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Crypto.com Ditches $495 Million Sponsorship Deal With Champions League Soccer: Report

The exchange was reportedly in talks to replace a Russian gas company as the league's lead sponsor.

2 min read
There have been many sports and crypto partnerships in 2021 and 2022. Image: Shutterstock.

Crypto.com has pulled out of a massive sponsorship deal with the European Champions League (UEFA) at the "last moment" earlier this summer, SportBusiness reported today.

The deal was reportedly going to run for five seasons and would have cost the crypto exchange roughly 100 million euros per season, or $99 million a year, making the now-lost overall deal worth a hefty $495 million.

Prior to negotiations with Crypto.com, UEFA had been sponsored by Russian natural gas company Gazprom—a deal the league canceled in March following Russia’s invasion of Ukraine. Crypto.com had been slated to replace Gazprom.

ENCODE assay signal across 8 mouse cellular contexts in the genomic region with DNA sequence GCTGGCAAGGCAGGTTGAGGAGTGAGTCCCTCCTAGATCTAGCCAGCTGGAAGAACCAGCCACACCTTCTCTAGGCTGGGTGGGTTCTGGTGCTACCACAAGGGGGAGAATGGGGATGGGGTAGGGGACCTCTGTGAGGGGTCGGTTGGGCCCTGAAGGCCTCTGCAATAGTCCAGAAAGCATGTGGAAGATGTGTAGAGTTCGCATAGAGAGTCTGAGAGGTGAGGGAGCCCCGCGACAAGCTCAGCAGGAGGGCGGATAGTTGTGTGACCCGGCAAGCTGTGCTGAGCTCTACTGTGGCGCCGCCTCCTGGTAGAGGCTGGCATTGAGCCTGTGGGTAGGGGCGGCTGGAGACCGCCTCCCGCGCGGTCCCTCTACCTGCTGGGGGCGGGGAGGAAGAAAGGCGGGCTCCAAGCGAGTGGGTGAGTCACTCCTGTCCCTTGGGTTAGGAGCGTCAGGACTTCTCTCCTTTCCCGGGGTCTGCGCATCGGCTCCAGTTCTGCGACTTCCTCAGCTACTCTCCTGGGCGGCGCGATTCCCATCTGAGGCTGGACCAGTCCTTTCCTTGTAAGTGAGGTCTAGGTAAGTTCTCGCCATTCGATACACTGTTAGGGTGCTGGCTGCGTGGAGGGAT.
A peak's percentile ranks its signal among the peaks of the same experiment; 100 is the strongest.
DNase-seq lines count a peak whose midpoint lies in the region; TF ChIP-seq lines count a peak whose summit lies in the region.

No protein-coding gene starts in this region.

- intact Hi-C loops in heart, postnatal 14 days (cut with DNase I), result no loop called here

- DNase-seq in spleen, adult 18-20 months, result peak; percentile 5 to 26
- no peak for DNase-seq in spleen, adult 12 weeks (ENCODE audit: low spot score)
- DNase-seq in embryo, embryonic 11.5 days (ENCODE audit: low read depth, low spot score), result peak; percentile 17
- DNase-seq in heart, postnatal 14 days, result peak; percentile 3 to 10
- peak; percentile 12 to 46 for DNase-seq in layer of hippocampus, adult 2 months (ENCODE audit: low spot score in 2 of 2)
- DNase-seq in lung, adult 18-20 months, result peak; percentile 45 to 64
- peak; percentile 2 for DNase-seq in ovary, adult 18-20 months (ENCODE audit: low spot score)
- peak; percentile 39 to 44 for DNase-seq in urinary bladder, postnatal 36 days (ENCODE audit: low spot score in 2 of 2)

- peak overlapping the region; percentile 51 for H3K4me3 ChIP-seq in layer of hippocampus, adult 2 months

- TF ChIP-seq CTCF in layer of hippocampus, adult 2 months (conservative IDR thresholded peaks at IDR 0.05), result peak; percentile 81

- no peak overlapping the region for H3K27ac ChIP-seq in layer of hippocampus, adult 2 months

Crypto.com negotiations did not fall through due to the ongoing crypto bear market, according to the report.

While its Crypto.com deal has dissolved, UEFA has plenty of other existing sponsors. According to its website, the league has active deals with Lay’s, Heineken, Mastercard, Fedex, and Sony PlayStation, to name a few.

Since buying naming rights for the Crypto.com arena in Los Angeles for $700 million and its much-memed “Fortune Favors the Brave” advertisement with Matt Damon last year, the marketing department at the crypto exchange has kept busy. 

Crypto.com has continued to venture into sports partnerships, signing a deal to sponsor the FIFA World Cup this year. The exchange is also a sponsor for the Philadelphia 76ers NBA team, and made a $100 million deal with Formula 1 racing.

But the exchange also suing a woman after sending her $10 million by accident. And Crypto.com has been mired in layoffs, with a first round back in June and a larger, second round of layoffs this month. 

Regardless, the exchange appears to still be investing in expanding its reach. This month, Crypto.com was approved to operate in the United Kingdom and has plans to expand into South Korea as well.

Crypto.com and the UEFA have not yet responded to Decrypt’s request for comment.

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